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Researchers prefer citing researchers of good reputation

If a scientist has a good reputation among his colleagues, other scientists are more likely to cite his publications.

- Author reputation is key in driving a paper’s citation count early in its life cycle, before a tipping point, after which reputation has much less influence compared to the paper’s citation count, says Aalto University Professor Santo Fortunato, pointing out that this is a key finding of the study.

 Quality – not quantity – of publications build authors’ reputation

 As the quality of science is more and more linked to citation counts, understanding the mechanisms that underlie the life spans of scientists’ careers becomes increasingly essential.

 The result encourages publishing quality, not quantity. Just a single widely cited high-impact article is very likely to cause what the group calls “a reputation boost”.

 –The number of journals increases rapidly and so do opportunities for publication. The reputation boost effect speaks in favour of aiming for quality instead of quantity in publishing. This reinforces a research strategy beneficial for science and scientists alike, asserts Fortunato.

 The life cycle of heavily cited articles is long in mathematics, where some publications even seem to “live forever”. The papers in other sciences studied – biology and physics – display a “half-life” of roughly five years. The group puts this down to the fast pace of ideation in these fields.

 Effects of reputation on the impact analysed with quantitative methods

 The effects of researchers’ reputation on their scientific impact can now be analysed with quantitative methods. Statistical physicists at Aalto University Department of Biomedical Engineering and Computational Science (BECS) are collaborating in a study that studies how the value of individual scientists’ reputation emerges and how scientific knowledge advances.

 The group clarifies how an author’s reputation influences the impact of a published article. They have analysed the citation patterns of over 80 000 articles and 7,5 million citations.

 – A researcher produces many comparable products – publications – over her career. We use the citations that the publications receive as a measure of scientific impact, explains group leader Professor Alexander Petersen from IMT Lucca.

 – The relation between the reputation and the career growth of an individual researcher still remains poorly understood. We wish to provide methods to better evaluate not only scientific output but also the scientists themselves, says Fortunato.

 – The career evolution of a scientist is a complex process. Understanding the role of social ingredients – reputation, cooperation, competition, creativity – which underlie it, is an emerging interdisciplinary research front, says Petersen.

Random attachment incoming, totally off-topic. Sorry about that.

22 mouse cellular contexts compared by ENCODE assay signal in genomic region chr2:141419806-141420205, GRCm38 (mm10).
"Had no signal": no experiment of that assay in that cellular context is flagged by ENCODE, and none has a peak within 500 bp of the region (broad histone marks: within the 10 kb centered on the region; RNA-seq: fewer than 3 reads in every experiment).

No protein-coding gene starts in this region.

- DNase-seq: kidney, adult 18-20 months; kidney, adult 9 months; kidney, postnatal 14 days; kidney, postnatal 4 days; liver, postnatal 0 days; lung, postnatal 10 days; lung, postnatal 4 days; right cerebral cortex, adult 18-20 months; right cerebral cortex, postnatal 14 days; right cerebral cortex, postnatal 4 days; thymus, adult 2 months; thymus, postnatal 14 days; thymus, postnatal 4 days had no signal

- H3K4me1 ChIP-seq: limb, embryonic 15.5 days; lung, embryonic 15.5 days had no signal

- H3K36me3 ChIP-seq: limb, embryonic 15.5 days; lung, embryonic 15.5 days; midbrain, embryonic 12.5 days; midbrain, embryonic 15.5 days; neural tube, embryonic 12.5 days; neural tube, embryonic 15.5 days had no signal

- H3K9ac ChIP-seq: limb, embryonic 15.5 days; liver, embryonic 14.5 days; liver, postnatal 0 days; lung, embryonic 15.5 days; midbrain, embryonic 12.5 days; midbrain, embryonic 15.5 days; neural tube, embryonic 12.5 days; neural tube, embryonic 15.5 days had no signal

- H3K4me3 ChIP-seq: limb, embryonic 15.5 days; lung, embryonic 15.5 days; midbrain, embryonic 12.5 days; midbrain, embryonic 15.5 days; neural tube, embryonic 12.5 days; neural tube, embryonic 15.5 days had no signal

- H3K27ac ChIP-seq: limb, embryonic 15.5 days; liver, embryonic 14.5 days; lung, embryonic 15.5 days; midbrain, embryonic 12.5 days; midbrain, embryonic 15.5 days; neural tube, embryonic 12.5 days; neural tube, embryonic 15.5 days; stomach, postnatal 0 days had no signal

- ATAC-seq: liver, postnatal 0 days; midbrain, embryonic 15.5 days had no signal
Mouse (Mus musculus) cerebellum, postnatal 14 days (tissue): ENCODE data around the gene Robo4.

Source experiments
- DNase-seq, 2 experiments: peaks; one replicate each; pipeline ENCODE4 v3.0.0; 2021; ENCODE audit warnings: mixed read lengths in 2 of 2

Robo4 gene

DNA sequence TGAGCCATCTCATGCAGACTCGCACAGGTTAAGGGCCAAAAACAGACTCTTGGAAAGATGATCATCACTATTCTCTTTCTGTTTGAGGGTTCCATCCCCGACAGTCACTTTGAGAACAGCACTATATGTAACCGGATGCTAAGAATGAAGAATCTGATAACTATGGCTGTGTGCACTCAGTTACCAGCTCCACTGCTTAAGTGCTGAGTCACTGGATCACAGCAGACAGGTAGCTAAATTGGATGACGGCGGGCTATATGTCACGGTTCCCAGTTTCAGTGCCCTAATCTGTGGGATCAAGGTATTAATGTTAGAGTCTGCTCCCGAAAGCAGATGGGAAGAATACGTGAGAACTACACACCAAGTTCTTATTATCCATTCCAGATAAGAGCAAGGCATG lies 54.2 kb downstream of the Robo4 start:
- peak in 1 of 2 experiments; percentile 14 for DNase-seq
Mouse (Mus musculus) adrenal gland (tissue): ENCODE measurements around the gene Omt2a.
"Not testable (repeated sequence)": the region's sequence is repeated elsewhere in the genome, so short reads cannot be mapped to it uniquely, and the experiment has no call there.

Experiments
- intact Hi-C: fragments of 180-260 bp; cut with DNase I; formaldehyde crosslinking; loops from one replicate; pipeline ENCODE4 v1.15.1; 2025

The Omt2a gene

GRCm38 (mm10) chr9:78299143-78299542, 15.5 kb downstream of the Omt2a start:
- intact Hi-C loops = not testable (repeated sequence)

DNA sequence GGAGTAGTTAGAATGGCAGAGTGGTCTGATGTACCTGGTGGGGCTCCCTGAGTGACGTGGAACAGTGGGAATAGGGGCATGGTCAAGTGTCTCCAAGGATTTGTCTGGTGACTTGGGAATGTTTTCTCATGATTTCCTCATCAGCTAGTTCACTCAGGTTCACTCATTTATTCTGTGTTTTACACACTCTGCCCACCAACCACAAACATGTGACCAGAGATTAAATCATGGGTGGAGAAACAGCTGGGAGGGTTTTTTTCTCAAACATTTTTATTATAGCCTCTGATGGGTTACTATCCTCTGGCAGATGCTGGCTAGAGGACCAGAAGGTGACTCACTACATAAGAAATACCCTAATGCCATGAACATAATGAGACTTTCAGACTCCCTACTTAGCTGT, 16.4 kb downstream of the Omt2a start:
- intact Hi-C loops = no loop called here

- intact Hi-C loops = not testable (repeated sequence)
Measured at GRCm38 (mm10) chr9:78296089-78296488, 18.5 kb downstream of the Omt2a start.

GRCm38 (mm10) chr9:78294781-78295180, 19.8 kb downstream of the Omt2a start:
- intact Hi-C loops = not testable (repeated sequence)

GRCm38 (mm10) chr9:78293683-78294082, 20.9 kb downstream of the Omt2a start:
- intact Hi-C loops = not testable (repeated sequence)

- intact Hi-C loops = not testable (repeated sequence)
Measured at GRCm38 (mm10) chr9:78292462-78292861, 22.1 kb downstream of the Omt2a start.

The results are now published in the esteemed journal PNAS (Proceedings of the National Academy of Sciences). The study is led by Professors Alexander Petersen and H. Eugene Stanley from IMT Lucca and Boston University, respectively. Other authors are Professors Fabio Pammolli and Massimo Riccaboni (IMT Lucca) and Dr Armando Rungi (IMT Lucca). Collaborating from Aalto University are Professors Kimmo Kaski and Santo Fortunato and Postdoctoral Researcher Raj Kumar Pan.

 The study is part of on-going work in the Aalto University Department of Biomedical Engineering and Computational Science research groups Complex Networks and Complex Systems. They model complex social networks in an upcoming field called computational social science.

 Alexander M. Petersen, Santo Fortunato, Raj K. Pan, Kimmo Kaski, Orion Penner, Armando Rungi, Massimo Riccaboni, H. Eugene Stanley, Fabio Pammolli: Reputation and Impact in Academic Careers. PNAS doi: 10.1073/pnas.1323111111  

 Link to article: http://www.pnas.org/content/early/2014/10/03/1323111111.abstract?sid=bc1519d9-82c1-426a-b279-3e8e4b9524ee

 

 

A microscopic perspective of career growth. The number of publications and the net citations from all papers, C(t), are two common aggregate measures used to quantify an individual’s scientific productivity and impact.

However, little is known about the rate of career growth, illustrated here for F. Wilczek (notable for publishing his Nobel Prize winning research in his first publications as a doctoral student). This graph shows how a career profile can be decomposed into the citation trajectory of individual publications over time. Modeling a career as a complex growth process, based on the feedback loop between capturing new opportunities and building reputation, provides insights into the patterns of success, strategies for career sustainability, and the value in getting out of the gate running.

 

 

Further information:
Santo Fortunato, Professor [email protected] tel. +358 50 460 5511
Twitter @santo_fortunato

Aalto University School of Science
Department of Biomedical Engineering and Computational Science BECS
http://becs.aalto.fi/en/

 

 

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